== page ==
And we always allow 2 extra days to arrive, just in case we want to stop somewhere interesting along the way.
    Happy travelling,
    Deanna

  2. TipNut says:

    Great tips you’ve shared Deanna, thank you! I think the tip that stands out to me the most is allowing 2 extra days to arrive. It’s not possible in all situations, but it’s certainly a good idea since it relieves the pressure a bit and like you say–you can stop and enjoy things along the way if you like.

    Seven children, wow!

  3. TX Gran says:

    I always take some wrapped surprises, may be a small toy or a snack or a small easy to do craft. The kids love the element of surprise as well as the gift!

    • TaMara in OK says:

      What I’ve found to be extremely helpful is to keep an “activity bag” in the back of the car. This bag has the usual crayons and coloring books, but also a few select toys and small games that cannot be played with at any other time. The toys stay interesting because they are not allowed access to them at any other time. This has been proven to work not only for traveling, but for long waits at doctors offices and long afternoons of running errands. Keeping them in one bag makes it easy to grab when needed!

  4. Haley says:

    One thing my mother always did on long trips across states, was pack a “suprise travel bag”. At so many miles we traveled we got to pick a “present” to unwrap and share with everyone. From car bingo, to jerky, to coloring books. We always looked forward to the next mileage suprise.

  5. Annette says:

    I started getting my three boys to pack travel kits when they were small. This idea started when we were moving house and had to change planes and had some longish airport waits which was difficult with two toddlers and a baby. The older boys had a small backpack each into which they put a book or two to read, a snack, a toy, some colouring items, and a drink. I carried a backpack myself which contained additional snacks, nappies, and things for me to do as well.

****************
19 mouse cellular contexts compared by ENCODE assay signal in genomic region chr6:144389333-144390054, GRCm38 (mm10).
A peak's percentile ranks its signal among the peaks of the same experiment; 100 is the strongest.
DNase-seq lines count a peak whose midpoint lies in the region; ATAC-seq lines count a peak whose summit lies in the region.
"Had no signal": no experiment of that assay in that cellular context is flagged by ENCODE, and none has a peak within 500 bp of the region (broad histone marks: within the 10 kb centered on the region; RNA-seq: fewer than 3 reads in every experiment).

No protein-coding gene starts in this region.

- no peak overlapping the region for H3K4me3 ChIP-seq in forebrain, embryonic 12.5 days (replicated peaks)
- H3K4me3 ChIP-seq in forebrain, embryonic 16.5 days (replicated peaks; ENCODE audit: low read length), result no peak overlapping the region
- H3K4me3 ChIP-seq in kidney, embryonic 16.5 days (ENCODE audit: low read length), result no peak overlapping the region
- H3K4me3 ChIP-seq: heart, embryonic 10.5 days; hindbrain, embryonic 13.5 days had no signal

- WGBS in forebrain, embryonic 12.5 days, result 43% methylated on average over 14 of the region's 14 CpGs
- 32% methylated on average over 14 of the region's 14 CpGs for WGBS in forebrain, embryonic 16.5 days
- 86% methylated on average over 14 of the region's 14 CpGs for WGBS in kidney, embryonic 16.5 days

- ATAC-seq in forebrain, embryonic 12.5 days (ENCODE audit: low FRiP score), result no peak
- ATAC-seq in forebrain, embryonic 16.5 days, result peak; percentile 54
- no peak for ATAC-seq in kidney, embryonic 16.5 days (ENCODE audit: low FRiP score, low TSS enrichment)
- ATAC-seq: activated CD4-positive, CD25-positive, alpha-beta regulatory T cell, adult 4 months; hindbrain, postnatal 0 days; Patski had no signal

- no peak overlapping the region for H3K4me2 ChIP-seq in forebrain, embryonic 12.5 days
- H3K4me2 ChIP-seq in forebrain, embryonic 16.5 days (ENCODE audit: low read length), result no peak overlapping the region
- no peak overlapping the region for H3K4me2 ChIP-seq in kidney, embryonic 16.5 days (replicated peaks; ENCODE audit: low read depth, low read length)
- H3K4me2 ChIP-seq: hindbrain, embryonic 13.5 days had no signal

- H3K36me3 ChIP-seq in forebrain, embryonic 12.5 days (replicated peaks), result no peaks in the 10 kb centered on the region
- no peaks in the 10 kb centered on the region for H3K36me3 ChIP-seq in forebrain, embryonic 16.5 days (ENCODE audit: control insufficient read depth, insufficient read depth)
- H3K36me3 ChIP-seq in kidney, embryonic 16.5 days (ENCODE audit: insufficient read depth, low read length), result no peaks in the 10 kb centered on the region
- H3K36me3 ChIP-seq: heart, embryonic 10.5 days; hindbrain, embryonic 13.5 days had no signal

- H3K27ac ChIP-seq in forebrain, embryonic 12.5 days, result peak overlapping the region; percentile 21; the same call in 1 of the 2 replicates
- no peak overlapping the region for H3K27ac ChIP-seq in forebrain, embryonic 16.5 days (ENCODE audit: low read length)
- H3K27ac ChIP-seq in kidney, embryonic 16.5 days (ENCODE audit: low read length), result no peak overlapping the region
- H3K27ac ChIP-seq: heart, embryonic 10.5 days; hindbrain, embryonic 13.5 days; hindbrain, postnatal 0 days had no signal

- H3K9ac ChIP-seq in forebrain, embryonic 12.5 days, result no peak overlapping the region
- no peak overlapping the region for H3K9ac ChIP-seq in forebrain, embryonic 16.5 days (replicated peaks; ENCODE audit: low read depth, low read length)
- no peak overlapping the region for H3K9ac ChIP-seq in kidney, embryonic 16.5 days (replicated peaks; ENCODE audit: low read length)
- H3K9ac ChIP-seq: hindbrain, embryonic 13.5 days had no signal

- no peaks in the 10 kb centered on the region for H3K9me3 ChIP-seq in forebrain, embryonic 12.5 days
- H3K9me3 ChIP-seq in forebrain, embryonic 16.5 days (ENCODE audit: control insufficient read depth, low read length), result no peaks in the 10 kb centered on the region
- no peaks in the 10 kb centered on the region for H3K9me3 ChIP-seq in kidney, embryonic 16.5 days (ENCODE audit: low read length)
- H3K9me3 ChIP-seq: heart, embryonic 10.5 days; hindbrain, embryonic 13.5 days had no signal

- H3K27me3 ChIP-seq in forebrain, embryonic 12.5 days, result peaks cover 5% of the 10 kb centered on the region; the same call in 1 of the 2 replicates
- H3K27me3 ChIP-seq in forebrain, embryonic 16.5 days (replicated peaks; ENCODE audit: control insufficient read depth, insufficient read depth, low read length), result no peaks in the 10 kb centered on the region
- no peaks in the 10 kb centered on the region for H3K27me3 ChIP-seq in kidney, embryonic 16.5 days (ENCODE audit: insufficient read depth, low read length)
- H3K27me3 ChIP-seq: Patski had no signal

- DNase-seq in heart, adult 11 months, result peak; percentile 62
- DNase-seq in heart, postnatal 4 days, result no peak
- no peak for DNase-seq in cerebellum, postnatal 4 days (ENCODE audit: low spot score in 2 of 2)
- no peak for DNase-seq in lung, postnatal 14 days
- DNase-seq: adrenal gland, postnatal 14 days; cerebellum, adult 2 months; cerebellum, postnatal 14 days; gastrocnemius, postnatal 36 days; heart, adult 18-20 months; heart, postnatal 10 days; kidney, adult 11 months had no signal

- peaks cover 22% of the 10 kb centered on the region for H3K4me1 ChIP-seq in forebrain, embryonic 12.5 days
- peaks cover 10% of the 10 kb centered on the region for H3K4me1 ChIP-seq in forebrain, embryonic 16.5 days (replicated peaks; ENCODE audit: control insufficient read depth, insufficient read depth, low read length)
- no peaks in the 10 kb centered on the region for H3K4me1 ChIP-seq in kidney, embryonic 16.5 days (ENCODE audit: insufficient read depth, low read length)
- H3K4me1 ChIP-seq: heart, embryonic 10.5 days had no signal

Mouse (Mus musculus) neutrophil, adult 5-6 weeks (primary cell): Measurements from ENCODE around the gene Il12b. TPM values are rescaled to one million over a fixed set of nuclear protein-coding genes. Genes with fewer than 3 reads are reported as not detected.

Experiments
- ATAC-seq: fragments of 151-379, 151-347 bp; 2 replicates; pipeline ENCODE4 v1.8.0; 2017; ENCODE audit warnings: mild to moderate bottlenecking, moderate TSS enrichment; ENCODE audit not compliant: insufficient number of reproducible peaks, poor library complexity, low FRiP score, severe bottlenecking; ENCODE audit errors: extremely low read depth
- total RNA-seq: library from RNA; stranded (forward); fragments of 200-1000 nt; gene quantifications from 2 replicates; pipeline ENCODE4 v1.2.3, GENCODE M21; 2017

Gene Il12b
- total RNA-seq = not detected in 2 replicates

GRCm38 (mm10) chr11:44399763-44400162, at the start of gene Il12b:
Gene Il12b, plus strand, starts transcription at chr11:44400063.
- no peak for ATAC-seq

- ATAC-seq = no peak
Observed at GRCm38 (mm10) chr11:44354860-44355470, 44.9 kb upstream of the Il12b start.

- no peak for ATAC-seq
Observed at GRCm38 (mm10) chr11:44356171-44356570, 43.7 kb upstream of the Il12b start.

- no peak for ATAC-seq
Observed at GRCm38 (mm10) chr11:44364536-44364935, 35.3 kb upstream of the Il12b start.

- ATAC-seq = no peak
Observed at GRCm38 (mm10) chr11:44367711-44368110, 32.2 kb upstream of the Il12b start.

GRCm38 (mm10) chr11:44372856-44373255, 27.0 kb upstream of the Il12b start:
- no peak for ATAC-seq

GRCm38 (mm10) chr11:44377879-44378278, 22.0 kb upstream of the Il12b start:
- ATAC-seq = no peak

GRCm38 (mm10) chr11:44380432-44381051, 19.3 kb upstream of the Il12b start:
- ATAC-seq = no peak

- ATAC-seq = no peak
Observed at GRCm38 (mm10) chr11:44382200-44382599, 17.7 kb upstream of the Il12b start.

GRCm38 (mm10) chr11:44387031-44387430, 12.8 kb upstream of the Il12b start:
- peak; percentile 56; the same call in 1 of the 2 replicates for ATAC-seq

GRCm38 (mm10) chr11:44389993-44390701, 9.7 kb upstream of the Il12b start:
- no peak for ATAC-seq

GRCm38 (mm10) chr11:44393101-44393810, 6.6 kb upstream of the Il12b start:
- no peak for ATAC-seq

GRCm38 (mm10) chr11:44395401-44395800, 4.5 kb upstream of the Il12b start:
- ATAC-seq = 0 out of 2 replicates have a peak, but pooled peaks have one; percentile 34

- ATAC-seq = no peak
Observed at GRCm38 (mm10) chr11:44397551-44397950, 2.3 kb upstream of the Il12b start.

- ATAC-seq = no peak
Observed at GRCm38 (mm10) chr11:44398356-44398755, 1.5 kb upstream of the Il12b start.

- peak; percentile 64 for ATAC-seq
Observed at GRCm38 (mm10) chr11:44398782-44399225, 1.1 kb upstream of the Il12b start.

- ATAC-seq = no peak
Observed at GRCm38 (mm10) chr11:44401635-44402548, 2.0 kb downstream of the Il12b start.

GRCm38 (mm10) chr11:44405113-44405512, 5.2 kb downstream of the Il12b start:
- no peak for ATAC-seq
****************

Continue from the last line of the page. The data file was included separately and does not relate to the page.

As my boys have got older the travel kits have changed, but are still a backpack. They put books, snacks, electronic games, music players, etc into them and then if we are on the road, or having to hang out somewhere for hours at a time, they have something to do. Worked well when they were toddlers and still works well now they are teenagers. In fact, I carry my own entertainment kit with me – which consists of a book to read, small craft items to work on such as cross stitch, crochet or knitting, a portable gaming system, my camera and a notebook and pen. I am hoping to add a netbook computer to this soon. This helps keep me entertained when the kids are at the park playing which means they can play for as long as they want without being dragged off because I am bored.